Data_Sheet_1_Primary Categorizing and Masking Cerebral Small Vessel Disease Based on “Deep Learning System”.docx
To supply the attending doctor’s diagnosis of the persisting of cerebral small vessel disease and speed up their work effectively, we developed a “deep learning system (DLS)” for cerebral small vessel disease predication. The reliability and the disease area segmentation accuracy, of the proposed DLS, was also investigated.Methods
A deep learning model based on the convolutional neural network was designed and trained on 1,010 DWI b1000 images from 1010 patients diagnosed with segmentation of subcortical infarction, 359 T2∗ images from 359 patients diagnosed with segmentation of cerebral microbleed, as well as 824 T1-weighted and T2-FLAIR images from 824 patients diagnosed with segmentation of lacune and WMH. Dicw accuracy, recall, and f1-score were calculated to evaluate the proposed deep learning model. Finally, we also compared the DLS prediction capability with that of 6 doctors with 3 to 18 years’ clinical experience (8 ± 6 years).Results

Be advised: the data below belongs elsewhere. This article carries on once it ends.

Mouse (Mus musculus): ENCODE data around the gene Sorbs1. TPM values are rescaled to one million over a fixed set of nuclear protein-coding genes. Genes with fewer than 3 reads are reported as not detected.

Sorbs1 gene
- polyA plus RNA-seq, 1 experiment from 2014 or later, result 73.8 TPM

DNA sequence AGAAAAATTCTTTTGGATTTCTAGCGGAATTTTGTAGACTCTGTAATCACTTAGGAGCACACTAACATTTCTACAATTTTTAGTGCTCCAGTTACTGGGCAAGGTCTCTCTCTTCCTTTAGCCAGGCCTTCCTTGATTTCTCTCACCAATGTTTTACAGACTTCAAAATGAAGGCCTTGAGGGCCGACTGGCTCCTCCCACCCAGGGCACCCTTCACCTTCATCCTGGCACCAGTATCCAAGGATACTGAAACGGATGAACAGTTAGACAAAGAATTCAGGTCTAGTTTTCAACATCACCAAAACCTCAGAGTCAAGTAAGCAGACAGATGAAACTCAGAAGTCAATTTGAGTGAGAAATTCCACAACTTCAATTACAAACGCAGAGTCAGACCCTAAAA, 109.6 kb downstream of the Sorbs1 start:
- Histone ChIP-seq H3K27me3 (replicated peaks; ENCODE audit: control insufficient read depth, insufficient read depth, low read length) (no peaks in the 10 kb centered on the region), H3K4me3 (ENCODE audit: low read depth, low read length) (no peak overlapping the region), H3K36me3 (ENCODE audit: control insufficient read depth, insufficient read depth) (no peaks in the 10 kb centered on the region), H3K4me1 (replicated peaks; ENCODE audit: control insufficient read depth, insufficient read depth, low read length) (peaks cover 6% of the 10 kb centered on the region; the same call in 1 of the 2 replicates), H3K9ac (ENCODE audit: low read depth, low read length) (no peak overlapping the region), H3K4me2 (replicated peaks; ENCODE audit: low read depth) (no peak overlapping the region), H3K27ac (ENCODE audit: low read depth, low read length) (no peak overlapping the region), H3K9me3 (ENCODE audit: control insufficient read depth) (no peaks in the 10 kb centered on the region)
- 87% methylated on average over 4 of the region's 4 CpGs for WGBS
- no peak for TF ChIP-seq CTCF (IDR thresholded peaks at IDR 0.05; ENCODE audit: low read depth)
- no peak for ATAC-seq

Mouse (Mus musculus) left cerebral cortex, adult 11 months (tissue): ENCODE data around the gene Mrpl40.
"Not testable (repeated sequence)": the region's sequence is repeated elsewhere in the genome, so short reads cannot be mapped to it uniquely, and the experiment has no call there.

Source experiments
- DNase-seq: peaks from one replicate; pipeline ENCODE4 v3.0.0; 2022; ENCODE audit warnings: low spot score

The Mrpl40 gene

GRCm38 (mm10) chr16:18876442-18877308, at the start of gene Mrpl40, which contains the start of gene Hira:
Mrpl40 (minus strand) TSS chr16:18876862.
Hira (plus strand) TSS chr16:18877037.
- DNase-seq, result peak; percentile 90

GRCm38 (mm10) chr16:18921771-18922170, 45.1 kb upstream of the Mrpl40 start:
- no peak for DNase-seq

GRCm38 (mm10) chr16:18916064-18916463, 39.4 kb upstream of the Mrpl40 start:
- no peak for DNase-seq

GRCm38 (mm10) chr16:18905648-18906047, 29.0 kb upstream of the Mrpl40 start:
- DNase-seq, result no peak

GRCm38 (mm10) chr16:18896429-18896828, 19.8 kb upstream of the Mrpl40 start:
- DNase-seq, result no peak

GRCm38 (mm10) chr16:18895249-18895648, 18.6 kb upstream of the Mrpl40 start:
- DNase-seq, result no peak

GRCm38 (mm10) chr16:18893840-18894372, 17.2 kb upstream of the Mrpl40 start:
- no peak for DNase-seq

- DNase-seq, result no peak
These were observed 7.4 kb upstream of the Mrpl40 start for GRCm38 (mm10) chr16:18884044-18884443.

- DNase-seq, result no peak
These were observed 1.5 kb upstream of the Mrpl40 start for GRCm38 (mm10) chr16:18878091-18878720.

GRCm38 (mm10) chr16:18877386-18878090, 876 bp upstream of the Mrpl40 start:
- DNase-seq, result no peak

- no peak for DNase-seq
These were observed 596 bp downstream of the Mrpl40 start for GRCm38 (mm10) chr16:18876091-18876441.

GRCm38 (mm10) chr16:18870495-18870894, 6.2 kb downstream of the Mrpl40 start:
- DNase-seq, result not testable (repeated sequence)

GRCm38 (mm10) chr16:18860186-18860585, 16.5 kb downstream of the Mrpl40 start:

The results support that an appropriately trained DLS can achieve a high-level dice accuracy, 0.598 in the training section over all these four classifications on 30 patients (0.576 for young neuroradiologists), validation accuracy is 0.496 in lacune, 0.666 in WMH, 0.728 in subcortical infarction, and 0.503 in cerebral microbleeds. It is comparable to attending doctor with a few years of experience, regardless of whether the emphasis is placed on the segmentation or detection of lesions with less time-spending compared with manual analysis, about 4.4 s/case, which is dramatically less than doctors about 634 s/case.Conclusion
The results of our comparison lend support to the case that an appropriately trained DLS can be trusted to the same extent as one would trust an attending doctor with a few years of experience, regardless of whether the emphasis is placed on the segmentation or detection of lesions.